A place for me to share some of my travel photography and experiences as well as any other thoughts, ideas or events that catch my eye. 

Travelling with G Adventures - My time in Varanasi

Unlike many of my past adventures, when I booked my trip to India last year I wasn't planning on visiting the country to see all of the famous sites. Of course I wanted to see the Taj Mahal and I knew that places like Amber Fort were must-see destinations. But the reality was that a big part of visiting India was to meet the people, experience this uniquely different culture and see for myself how crazy (in a good way) India really was. Unlike my trip to China for example (where I was expecting a mix of this as well as sites like the Great Wall, Forbidden City, etc), my trip to India was expected to really be an off the beaten path experience.

All of that is to say though, that one of the places that I was looking forward to visiting in India was Varanasi. Known as one of the most spiritual places in the world (my G Adventures CEO even described it as "the Jerusalem" for Hindus), Varanasi was a place that I was very interested in visiting. So much so that when I was looking at different itineraries for my trip to India, I stayed away from trips that didn't visit the city.

The city itself reminded of a "stereotypical" old-school city more than any other place that I visited in India. Modern (well at least for India) buildings and streets were scattered throughout older buildings, shops and restaurants. The markets we passed through evoked memories of exploring markets through cities like Xian and Istanbul, while visiting places like the world famous Blue Lassi shop reminded me of meals I've had in Paris and Bacelona. In a surprising turn of events after having already spent two weeks in India, Varanasi gave off the impression of belonging in the same class as some of the world's most popular traveller cities.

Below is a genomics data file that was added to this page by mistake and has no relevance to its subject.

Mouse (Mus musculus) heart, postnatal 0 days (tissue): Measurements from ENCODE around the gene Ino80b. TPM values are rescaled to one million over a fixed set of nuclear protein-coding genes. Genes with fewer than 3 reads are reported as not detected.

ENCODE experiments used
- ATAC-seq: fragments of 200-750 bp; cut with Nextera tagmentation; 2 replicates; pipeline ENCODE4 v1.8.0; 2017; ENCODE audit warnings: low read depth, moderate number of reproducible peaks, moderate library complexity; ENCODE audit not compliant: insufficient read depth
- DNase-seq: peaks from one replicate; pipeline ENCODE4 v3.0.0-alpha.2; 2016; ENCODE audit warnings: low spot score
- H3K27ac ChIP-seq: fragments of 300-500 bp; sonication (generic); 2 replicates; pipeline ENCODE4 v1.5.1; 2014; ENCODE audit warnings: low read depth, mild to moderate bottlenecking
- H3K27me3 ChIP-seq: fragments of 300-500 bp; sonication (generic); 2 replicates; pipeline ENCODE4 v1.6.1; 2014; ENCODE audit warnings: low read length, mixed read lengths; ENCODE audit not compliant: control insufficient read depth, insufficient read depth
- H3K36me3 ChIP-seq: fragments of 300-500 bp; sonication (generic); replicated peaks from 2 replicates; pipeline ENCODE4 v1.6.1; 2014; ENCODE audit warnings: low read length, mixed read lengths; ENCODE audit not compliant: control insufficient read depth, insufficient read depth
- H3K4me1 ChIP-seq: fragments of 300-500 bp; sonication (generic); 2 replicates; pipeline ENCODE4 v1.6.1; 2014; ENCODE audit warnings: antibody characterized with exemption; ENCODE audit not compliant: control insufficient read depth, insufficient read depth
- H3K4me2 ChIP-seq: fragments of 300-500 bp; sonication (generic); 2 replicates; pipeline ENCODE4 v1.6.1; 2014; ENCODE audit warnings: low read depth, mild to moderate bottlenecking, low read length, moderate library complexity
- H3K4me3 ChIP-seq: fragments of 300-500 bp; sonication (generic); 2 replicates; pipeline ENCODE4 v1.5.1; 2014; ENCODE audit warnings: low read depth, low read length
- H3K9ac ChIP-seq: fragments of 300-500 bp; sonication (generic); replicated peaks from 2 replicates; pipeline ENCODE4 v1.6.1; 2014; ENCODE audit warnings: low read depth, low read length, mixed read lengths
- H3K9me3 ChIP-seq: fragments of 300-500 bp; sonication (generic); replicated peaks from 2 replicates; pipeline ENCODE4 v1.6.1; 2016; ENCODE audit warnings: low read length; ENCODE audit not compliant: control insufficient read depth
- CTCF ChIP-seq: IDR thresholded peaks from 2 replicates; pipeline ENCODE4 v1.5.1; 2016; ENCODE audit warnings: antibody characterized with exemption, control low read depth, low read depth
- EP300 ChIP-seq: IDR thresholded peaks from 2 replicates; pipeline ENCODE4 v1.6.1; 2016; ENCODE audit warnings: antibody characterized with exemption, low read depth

Of course, that wasn't the reason I had wanted to visit Varanasi and it wasn't the reason Varanasi left such a distinct impression on me even after returning home to Canada. Even when I reminisce about Varanasi today, I can still see all the people who have travelled all the way to Varanasi to bathe in the Ganges, hear the countless prayers being sung up and down the Ghats leading to the Ganges and even smell the ashes soaring through the wind as another body is cremated as the sun sets over the city.

Simply put, Varanasi is one of the most spiritual places I've visited during my time travelling around the world. People who practice Hinduism travel to Varanasi from all over the world to pray, cleanse their souls while bathing in the Ganges and even to die when they know their life is nearing an end. I was lucky enough to take a boat ride along the Ganges both as the sun was setting and then the next morning as the sun was rising. Both times I was overwhelmed by the sheer meaning that Varanasi hold for so many people in the Hindu religion. The fact that people come to Varanasi to die should say enough about what this city means to so many Hindus.

Oftentimes, visiting a religious "institution" involves going to a mosque, church or other religious building. When it comes to Varanasi, the entire city provides you with a religious experience like no other. India is full of stunning mosques, grand palaces/forts and extravagant temples. But in a country like India, Varanasi still manages to stand out as something unique and special. In a span of 24 hours you can catch the sunset along Ganges (along with a prayer ceremony), witness a cremation happening, bathe in the Ganges as the sun rises and explore the streets while picking up some world-famous silks or even a lassi or two from the Blue Lassi shop.

Varanasi - you will not soon be forgotten.


Stephan PopescuComment